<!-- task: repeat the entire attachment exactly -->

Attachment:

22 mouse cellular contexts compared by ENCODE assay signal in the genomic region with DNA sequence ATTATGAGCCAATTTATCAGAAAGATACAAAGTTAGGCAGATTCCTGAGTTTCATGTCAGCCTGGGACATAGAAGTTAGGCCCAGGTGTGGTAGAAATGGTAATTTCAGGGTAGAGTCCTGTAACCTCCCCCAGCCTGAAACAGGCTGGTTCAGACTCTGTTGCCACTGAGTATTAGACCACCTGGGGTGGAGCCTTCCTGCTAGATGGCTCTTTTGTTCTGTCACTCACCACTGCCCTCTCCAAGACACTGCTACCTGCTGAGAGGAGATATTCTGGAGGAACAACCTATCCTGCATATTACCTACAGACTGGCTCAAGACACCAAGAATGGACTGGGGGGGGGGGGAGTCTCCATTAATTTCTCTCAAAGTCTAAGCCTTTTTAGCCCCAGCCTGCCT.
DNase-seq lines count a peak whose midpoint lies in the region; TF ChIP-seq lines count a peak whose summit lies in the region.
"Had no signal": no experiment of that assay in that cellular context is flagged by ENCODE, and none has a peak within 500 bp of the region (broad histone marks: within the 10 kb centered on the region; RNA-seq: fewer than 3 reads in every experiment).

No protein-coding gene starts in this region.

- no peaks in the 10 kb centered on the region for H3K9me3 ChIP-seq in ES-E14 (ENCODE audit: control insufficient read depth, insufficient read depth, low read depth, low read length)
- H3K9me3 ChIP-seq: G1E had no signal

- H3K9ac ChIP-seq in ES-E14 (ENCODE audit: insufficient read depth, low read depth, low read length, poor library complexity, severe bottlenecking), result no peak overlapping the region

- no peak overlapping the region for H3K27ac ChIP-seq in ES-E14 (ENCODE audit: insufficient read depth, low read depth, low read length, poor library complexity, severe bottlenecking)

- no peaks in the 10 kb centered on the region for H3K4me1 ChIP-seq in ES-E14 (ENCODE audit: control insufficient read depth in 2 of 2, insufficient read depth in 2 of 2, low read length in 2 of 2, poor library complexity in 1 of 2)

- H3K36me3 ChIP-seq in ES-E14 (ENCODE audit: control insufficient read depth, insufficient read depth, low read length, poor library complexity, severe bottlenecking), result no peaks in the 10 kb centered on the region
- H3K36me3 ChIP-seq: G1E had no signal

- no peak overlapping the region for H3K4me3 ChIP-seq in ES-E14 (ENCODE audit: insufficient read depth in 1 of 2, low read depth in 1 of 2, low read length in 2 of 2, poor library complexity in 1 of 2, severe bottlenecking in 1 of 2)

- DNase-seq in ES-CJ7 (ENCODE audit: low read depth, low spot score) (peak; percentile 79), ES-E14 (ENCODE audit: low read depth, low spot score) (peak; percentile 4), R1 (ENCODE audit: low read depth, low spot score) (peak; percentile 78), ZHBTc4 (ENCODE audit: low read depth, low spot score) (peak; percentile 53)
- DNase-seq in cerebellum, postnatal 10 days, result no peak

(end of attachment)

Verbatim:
22 mouse cellular contexts compared by ENCODE assay signal in the genomic region with DNA sequence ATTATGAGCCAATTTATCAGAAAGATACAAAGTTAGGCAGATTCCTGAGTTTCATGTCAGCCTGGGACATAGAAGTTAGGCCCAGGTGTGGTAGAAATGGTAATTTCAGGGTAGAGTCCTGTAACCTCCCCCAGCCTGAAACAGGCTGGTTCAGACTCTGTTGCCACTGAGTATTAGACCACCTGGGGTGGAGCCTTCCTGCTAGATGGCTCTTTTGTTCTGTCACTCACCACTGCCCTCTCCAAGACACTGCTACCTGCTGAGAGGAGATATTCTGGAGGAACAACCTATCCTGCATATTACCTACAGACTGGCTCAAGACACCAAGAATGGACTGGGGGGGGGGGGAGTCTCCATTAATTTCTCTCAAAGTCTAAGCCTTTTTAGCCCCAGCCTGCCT.
DNase-seq lines count a peak whose midpoint lies in the region; TF ChIP-seq lines count a peak whose summit lies in the region.
"Had no signal": no experiment of that assay in that cellular context is flagged by ENCODE, and none has a peak within 500 bp of the region (broad histone marks: within the 10 kb centered on the region; RNA-seq: fewer than 3 reads in every experiment).

No protein-coding gene starts in this region.

- no peaks in the 10 kb centered on the region for H3K9me3 ChIP-seq in ES-E14 (ENCODE audit: control insufficient read depth, insufficient read depth, low read depth, low read length)
- H3K9me3 ChIP-seq: G1E had no signal

- H3K9ac ChIP-seq in ES-E14 (ENCODE audit: insufficient read depth, low read depth, low read length, poor library complexity, severe bottlenecking), result no peak overlapping the region

- no peak overlapping the region for H3K27ac ChIP-seq in ES-E14 (ENCODE audit: insufficient read depth, low read depth, low read length, poor library complexity, severe bottlenecking)

- no peaks in the 10 kb centered on the region for H3K4me1 ChIP-seq in ES-E14 (ENCODE audit: control insufficient read depth in 2 of 2, insufficient read depth in 2 of 2, low read length in 2 of 2, poor library complexity in 1 of 2)

- H3K36me3 ChIP-seq in ES-E14 (ENCODE audit: control insufficient read depth, insufficient read depth, low read length, poor library complexity, severe bottlenecking), result no peaks in the 10 kb centered on the region
- H3K36me3 ChIP-seq: G1E had no signal

- no peak overlapping the region for H3K4me3 ChIP-seq in ES-E14 (ENCODE audit: insufficient read depth in 1 of 2, low read depth in 1 of 2, low read length in 2 of 2, poor library complexity in 1 of 2, severe bottlenecking in 1 of 2)

- DNase-seq in ES-CJ7 (ENCODE audit: low read depth, low spot score) (peak; percentile 79), ES-E14 (ENCODE audit: low read depth, low spot score) (peak; percentile 4), R1 (ENCODE audit: low read depth, low spot score) (peak; percentile 78), ZHBTc4 (ENCODE audit: low read depth, low spot score) (peak; percentile 53)
- DNase-seq in cerebellum, postnatal 10 days, result no peak